«Efectos del esfuerzo mecánico cíclico y el factor alfa de necrosis tumoral en la respuesta de las células del menisco.»
Beverley Fermor Ph.D., Devon Jeffcoat B.S., Alfred Hennerbichler M.D., , David S. Pisetsky M.D., Ph.D.§, J. Brice Weinberg M.D.§ and Farshid Guilak Ph.D..
Department of Surgery, Division of Orthopaedic Surgery, Duke University Medical Center, Durham, NC 27710, USA Department of Trauma Surgery and Sports Medicine, Innsbruck Medical University, A-6020 Innsbruck, Austria §Department of Medicine, VA and Duke Medical Centers, Durham, NC 27705, USA
Cells of the knee meniscus respond to changes in their biochemical and biomechanical environments with alterations in the biosynthesis of matrix constituents and inflammatory mediators. Tumor necrosis factor alpha (TNF-α) is a pro-inflammatory cytokine that is involved in the pathogenesis of both osteoarthritis and rheumatoid arthritis, but its influence on meniscal physiology or mechanobiology is not fully understood. The objectives of this study were to examine the hypothesis that cyclic mechanical strain of meniscal cells modulates the biosynthesis of matrix macromolecules and pro-inflammatory mediators, and to determine if this response is altered by TNF-α.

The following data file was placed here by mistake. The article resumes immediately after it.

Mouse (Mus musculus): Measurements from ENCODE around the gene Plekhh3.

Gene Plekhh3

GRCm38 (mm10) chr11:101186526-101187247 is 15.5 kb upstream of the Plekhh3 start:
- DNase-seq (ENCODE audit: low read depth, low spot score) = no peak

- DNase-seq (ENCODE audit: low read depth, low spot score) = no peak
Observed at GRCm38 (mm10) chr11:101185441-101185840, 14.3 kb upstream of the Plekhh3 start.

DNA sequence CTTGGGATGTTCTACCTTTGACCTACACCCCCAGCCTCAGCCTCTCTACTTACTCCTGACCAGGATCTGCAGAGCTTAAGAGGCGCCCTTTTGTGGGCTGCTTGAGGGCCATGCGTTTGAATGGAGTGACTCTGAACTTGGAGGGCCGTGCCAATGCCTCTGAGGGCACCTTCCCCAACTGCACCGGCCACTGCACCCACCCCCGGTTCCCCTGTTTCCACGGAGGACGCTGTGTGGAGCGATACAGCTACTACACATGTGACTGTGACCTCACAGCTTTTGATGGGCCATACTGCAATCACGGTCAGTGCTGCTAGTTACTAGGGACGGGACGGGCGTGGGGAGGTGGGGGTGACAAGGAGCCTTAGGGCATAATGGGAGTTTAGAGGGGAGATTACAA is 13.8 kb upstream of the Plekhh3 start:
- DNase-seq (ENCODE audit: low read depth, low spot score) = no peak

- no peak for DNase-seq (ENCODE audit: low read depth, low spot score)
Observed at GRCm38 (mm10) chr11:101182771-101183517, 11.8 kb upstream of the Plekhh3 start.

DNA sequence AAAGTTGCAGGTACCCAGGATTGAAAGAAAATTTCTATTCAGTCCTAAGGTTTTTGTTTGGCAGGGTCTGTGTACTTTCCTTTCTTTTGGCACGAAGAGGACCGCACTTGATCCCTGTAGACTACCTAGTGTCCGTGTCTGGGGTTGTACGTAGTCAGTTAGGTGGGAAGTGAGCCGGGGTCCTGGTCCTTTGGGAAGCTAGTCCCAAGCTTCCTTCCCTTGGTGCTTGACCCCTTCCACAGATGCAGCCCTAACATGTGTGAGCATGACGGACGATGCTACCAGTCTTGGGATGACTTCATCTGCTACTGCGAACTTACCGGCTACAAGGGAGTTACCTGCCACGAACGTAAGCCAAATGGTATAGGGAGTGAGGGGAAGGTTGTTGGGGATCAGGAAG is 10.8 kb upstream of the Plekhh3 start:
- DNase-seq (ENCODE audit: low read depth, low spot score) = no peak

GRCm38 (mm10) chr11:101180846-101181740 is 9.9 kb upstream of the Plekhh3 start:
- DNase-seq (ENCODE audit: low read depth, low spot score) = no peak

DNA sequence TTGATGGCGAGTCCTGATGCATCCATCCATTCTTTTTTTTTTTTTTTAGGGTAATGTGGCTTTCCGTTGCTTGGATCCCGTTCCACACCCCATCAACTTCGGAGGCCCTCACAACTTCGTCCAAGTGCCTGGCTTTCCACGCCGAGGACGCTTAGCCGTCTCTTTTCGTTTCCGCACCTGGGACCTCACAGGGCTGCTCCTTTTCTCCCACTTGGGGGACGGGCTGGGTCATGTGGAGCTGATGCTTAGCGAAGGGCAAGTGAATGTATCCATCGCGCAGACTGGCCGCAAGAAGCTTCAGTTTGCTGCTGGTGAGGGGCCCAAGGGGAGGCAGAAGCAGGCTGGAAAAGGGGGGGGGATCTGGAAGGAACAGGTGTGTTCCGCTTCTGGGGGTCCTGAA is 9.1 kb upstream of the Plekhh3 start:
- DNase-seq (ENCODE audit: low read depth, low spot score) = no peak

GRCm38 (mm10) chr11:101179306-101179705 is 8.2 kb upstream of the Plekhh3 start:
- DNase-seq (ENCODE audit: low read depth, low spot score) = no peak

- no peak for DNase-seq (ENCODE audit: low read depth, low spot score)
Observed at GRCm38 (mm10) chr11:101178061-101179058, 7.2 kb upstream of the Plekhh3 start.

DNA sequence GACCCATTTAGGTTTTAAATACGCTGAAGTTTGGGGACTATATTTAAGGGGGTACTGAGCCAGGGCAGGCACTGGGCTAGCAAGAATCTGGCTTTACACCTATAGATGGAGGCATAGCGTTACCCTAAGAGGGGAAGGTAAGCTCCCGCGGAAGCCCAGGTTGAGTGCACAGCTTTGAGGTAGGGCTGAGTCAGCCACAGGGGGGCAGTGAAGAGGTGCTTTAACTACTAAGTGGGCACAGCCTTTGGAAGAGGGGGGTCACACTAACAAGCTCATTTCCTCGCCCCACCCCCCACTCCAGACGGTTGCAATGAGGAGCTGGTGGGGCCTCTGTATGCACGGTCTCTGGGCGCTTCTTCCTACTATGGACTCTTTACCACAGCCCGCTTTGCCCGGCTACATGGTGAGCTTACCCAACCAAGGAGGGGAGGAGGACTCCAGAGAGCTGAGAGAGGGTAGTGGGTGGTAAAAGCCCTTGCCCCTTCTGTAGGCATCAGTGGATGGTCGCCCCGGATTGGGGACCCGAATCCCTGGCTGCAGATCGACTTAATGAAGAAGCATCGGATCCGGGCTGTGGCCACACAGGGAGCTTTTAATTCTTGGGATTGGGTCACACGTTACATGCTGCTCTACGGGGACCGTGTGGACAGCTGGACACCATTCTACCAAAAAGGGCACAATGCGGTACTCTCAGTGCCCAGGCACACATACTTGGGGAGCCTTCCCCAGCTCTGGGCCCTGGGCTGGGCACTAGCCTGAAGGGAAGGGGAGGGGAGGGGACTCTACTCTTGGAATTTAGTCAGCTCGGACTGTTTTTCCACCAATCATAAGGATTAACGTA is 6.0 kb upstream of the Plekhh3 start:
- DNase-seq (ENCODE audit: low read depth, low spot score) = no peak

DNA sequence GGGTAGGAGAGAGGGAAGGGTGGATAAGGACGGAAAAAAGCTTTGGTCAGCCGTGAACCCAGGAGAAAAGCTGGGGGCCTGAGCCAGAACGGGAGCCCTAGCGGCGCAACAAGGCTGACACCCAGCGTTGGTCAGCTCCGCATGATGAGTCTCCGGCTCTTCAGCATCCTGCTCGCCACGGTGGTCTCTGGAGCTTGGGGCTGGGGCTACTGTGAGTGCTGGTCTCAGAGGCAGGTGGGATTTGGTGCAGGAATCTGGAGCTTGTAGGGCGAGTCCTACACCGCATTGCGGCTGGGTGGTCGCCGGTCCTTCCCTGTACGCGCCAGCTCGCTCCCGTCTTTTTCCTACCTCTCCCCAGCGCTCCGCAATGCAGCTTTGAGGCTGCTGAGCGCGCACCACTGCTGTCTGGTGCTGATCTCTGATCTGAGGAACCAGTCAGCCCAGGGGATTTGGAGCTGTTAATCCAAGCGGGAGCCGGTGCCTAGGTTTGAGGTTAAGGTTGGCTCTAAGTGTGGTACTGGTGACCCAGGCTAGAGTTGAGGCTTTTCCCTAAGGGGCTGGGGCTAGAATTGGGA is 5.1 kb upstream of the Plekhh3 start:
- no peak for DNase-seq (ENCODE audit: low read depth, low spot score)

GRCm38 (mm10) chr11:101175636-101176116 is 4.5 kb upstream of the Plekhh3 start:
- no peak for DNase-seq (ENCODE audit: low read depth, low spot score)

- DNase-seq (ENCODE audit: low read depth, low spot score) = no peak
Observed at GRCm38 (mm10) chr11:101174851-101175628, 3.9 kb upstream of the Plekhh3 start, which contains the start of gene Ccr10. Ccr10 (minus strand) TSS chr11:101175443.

Cells were isolated from the inner two-thirds of porcine medial menisci and subjected to biaxial tensile strain of 515% at a frequency of 0.5 Hz. The synthesis of proteoglycan, protein, nitric oxide (NO), and prostaglandin E2 were determined.
Cyclic tensile strain increased the production of nitric oxide through the upregulation of nitric oxide synthase 2 (NOS2) and also increased synthesis rates of prostaglandin E2, proteoglycan, and total protein in a manner that depended on strain magnitude. TNF-α increased the production of NO and total protein, but inhibited proteoglycan synthesis rates. TNF-α prevented the mechanical stimulation of proteoglycan synthesis, and this effect was not dependent on NOS2.
These findings indicate that pro-inflammatory cytokines can modulate the responses of meniscal cells to mechanical signals, suggesting that both biomechanical and inflammatory factors could contribute to the progression of joint disease as a consequence of altered loading of the meniscus.
Osteoarthritis and Cartilage. Volume 12, Issue 12 , December 2004, Pages 956-962.